The writer (auctor inebriatus) and the reviewer (whingibus adnauseum) have a relationship that is often less than harmonious. It’s true, however, that both parties desire harmonious relations with the world of local arts administration – chiefly so they can keep doing their respective jobs…
Ré Ó Laighleis, who wrote The Great Book Of The Shapers, has put together an ably-paced book that is a genuine hoot to read. Anyone looking for some sort of roman-a-clef that uses parodies of real people will be disappointed, but at the same time it’s not too easy to recognise the occasional ‘type’ here and there. Think of it as a This Is Spinal Tap of the arts world.
That doesn’t mean there aren’t a lot of cute digs at, er, the town known here as ‘Slagway’ – the names of certain pubs, streets, and nearby townlands will definitely remind Galwegians of familiar places, subtly twisted into canny and often filthy inversions: ‘Monodick Street’ anyone?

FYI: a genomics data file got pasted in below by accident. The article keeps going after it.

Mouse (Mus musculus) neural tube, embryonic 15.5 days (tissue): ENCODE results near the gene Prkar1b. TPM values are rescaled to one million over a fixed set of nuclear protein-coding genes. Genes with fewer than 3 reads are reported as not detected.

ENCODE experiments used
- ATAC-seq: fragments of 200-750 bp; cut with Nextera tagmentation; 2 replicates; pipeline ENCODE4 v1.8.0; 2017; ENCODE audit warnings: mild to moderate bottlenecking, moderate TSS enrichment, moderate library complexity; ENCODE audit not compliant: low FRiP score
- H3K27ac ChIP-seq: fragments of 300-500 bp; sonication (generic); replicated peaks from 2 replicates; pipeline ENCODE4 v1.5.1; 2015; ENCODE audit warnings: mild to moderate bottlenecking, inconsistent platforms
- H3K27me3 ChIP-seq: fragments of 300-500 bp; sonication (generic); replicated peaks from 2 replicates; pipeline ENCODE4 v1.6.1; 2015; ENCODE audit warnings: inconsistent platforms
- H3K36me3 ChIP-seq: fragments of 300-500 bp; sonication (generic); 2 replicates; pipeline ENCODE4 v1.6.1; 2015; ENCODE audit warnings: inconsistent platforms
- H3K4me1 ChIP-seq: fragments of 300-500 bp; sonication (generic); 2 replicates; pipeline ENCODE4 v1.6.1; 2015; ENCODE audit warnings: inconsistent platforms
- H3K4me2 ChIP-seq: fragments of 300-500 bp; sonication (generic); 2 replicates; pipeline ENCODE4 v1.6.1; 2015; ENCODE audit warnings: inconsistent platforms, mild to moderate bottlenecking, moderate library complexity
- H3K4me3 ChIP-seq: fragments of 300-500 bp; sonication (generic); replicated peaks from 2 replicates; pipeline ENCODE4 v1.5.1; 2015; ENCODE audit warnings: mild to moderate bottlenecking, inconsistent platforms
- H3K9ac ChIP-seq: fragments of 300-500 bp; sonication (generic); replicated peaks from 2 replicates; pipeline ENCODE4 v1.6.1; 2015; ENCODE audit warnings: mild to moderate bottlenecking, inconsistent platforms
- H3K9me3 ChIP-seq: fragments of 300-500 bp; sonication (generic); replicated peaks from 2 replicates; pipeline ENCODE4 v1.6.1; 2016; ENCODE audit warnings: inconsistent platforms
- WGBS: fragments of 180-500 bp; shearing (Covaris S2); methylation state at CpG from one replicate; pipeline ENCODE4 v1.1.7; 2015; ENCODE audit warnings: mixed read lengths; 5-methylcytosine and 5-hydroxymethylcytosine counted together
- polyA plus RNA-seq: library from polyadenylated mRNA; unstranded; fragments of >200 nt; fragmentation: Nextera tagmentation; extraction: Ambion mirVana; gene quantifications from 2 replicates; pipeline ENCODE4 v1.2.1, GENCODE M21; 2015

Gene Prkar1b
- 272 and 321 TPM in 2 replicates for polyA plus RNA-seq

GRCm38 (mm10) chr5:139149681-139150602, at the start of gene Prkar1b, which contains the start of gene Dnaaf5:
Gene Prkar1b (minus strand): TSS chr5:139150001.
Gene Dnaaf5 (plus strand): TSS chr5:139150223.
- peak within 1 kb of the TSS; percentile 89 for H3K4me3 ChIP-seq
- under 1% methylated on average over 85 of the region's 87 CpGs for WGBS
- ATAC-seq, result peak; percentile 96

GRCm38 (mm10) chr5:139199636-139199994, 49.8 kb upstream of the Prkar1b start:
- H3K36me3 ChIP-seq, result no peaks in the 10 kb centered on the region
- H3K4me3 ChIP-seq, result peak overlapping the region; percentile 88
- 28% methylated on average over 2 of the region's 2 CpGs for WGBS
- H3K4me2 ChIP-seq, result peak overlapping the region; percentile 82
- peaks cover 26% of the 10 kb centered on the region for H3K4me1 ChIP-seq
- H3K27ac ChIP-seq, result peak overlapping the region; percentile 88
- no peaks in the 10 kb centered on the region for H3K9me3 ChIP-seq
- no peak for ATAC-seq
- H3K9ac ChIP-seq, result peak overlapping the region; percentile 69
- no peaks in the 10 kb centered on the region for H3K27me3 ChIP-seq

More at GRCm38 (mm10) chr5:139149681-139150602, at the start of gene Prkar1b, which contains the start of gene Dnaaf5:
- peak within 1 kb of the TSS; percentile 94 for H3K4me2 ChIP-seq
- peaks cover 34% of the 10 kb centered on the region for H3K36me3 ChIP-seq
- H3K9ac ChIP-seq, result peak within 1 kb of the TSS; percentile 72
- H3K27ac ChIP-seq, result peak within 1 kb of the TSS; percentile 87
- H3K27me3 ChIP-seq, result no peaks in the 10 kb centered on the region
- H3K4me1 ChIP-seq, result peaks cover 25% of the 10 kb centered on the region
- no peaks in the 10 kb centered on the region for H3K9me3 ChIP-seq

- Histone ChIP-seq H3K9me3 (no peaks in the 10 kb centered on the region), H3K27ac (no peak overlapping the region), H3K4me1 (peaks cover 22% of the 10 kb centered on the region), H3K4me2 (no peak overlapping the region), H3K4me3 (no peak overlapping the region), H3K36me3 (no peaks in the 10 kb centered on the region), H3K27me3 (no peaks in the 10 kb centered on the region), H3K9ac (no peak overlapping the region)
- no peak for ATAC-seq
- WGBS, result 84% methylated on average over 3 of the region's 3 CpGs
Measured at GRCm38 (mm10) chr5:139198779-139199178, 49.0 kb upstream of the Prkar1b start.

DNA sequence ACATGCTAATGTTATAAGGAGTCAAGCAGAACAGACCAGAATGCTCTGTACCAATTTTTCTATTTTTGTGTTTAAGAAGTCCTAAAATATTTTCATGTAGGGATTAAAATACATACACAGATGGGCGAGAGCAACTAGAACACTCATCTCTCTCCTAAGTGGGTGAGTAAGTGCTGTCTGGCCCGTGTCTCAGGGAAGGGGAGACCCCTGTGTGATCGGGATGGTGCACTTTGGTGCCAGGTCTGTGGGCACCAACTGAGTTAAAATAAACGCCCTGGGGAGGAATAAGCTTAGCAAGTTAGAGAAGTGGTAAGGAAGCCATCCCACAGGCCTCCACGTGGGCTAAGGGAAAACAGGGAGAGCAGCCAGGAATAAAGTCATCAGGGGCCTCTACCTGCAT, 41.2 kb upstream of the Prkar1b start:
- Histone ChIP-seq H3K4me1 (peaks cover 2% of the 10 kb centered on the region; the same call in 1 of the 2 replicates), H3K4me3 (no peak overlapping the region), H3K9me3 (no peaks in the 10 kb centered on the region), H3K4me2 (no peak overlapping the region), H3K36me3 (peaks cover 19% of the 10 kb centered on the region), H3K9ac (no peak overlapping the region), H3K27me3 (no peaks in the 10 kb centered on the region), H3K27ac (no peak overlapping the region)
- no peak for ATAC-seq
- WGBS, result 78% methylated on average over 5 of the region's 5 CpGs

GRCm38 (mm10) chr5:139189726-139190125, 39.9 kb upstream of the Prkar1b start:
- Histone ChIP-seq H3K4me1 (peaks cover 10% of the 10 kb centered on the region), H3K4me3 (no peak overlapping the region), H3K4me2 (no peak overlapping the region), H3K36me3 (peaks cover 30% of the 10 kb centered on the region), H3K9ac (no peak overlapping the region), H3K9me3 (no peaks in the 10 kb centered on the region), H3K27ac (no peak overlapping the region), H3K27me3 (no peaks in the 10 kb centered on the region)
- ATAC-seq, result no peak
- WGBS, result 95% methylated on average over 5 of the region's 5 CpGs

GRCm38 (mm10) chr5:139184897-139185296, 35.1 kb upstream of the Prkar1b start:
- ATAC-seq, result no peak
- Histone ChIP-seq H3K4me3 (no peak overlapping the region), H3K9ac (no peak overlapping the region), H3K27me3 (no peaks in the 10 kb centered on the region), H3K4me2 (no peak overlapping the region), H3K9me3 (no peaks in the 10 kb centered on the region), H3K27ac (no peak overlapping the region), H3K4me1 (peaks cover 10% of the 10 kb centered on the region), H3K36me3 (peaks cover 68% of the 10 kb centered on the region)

Sometimes the tropes might seem to be trailed out a bit too thinly, as when people start using a hybrid tongue that isn’t quite Irish, but rather resembles Myles na gCopaleen on some pretty strong stuff. But at the same time (spoiler alert), an entire chapter is devoted to the elaborate setup of a pun that is equally excellent and execrable, and it’s brilliantly stretched out, without snapping as it were.
You have to take the rough with the smooth with this sort of thing. On occasion you might wish there was a bit more going on, but Ó Laighleis is best at writing books that turn up and make their point well and without too much fuss. Rather than snide satire he goes for riotous and gutsy comedy here, bellylaughs over bellyaching. This is a book you might not want to move in with, though you’d definitely spend the night in a pub with it given the chance.